Good vs. Evil Quotes in Harry Potter and the Goblet of Fire
How we cite our quotes: Citations follow this format: (Chapter.Paragraph)
The Yule Ball is approaching – a traditional part of the Triwizard Tournament and an opportunity for us to socialize with our foreign guests. Now, the ball will be open only to fourth years and above –. (22.5)
Good and evil isn't just a topic within the Harry Potter books; it's also been a problem about the Harry Potter books. A range of religious organizations have denounced the series as subtly celebrating a pagan lifestyle. It's not only that these novels describe witches and wizards (loaded terms for Christian groups). It's also that the everyday details of the novel don't represent a Christian religious tradition. Even Professor McGonagall's offhand mention of a "Yule" Ball – Yule, of course, being a pre-Christian Germanic mid-winter celebration – might be tricky for some groups. But we do think that the novel tackles moral issues that any religious practitioner would find valuable: Harry learns to identify and fight evil, after all. What do you think about the moral universe of Harry Potter? How might these books be helpful – or hurtful – for teaching strong ethical values?
"It was my mother," said Hagrid quietly. "She was one o' the las' ones in Britain. 'Course, I can' remember her too well ... she left, see. When I was abou' three. She wasn' really the maternal sort. Well ... it's not in their natures, is it? Dunno what happened to her ... might be dead fer all I know ..." [...]
"Me dad was broken-hearted when she wen'. Tiny little bloke, my dad was. By the time I was six I could lift him up an' put him on top o' the dresser if he annoyed me. Used ter make him laugh ..." Hagrid's deep voice broke. Madame Maxine was listening, motionless, apparently staring at the silver fountain. "Dad raised me ... but he died, o' course, jus' after I started school. Sorta had ter make me own way after that. Dumbledore was a real help, mind. Very kind ter me, he was ..." (23.192-4)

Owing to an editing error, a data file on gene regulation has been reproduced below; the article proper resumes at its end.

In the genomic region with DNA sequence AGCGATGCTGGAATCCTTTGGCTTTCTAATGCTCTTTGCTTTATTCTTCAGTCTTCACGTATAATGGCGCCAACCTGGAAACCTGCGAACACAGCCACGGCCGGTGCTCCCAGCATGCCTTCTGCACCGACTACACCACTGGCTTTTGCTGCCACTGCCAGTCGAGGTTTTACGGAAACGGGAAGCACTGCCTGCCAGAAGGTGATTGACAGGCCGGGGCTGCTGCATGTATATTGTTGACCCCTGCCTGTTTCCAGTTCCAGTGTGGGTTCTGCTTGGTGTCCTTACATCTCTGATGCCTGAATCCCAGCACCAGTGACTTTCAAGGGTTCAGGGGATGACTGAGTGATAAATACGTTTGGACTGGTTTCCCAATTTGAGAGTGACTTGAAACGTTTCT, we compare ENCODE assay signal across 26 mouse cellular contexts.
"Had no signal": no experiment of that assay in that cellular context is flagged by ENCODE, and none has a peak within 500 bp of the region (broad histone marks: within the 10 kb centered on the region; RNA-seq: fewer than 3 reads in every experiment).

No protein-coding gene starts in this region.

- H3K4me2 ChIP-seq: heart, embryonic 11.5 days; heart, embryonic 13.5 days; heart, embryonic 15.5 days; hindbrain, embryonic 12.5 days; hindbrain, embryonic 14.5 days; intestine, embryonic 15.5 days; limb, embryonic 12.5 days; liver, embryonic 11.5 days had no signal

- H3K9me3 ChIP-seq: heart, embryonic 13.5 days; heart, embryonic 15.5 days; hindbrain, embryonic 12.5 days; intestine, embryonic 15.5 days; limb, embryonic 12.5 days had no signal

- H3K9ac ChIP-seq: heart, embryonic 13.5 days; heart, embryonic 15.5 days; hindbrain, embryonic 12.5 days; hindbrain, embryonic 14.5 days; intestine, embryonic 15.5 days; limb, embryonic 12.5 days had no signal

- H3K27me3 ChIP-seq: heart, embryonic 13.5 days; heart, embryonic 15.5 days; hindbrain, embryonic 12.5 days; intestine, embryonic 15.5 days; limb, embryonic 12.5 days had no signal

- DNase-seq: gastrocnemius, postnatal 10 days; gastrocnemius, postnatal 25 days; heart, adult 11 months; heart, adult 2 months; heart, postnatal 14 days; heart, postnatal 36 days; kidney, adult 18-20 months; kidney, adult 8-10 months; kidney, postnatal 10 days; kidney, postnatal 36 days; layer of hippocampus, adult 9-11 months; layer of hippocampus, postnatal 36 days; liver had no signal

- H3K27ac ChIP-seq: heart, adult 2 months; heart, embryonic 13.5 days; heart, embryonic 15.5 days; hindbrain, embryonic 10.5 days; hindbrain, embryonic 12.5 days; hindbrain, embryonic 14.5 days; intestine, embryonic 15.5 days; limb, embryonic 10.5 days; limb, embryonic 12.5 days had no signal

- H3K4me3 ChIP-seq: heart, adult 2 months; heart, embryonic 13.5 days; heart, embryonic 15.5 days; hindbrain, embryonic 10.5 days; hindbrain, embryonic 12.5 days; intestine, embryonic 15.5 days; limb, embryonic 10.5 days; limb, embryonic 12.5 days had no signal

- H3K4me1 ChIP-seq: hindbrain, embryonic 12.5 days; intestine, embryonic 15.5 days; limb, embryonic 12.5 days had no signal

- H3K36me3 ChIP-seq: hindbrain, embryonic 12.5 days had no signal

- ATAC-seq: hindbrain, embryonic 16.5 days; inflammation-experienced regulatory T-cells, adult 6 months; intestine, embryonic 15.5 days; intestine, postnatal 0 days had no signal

We might think Hagrid is like a perfect experiment in nature vs. nurture. He knows that it wasn't in his mother's nature to be "the maternal sort" – to be gentle or kind (since that's not what giants are, after all). But Hagrid is both of those things, because he was raised by a decent wizard. Even though having giant blood appears to be a very serious thing in the wizarding world, Hagrid seems as good-natured and decent as any other character in the novels, thanks to his upbringing. At the same time, Harry is brave and loyal, and he was raised by abusive cowards. And Sirius Black is noble and honest, and he was raised by Dark wizards. Hm. So, there doesn't seem to be an easy formula for who's going to turn out good or evil in these books – just like in real life.
Harry's feeling of stupidity was growing. Now he was out of the water, it seemed perfectly clear that Dumbledore's safety precautions wouldn't have permitted the death of a hostage just because their champion hadn't turned up. Why hadn't he just grabbed Ron and gone? He would have been first back ... Cedric and Krum hadn't wasted time worrying about anyone else; they hadn't taken the mersong seriously ... (26.193)
Harry's intensity about making sure that everyone is all right demonstrates a key fact about his personality. He's ambitious and he wants to win, but winning will always take a back seat to doing the right thing. We can't help but wonder if Harry's example in this scene inspired Cedric to try and share the cup with Harry at the end of the novel – with tragic results. While it may appear trite, it seems like one message of the Harry Potter novels is that life isn't fair. Bad things happen to people who try to do the right thing. Yet, even if doing good sometimes comes with a price, that doesn't mean the price isn't worth paying. Under what circumstances do you think it's necessary to stick by your ethical code, no matter what the cost? And when is it OK to compromise a little?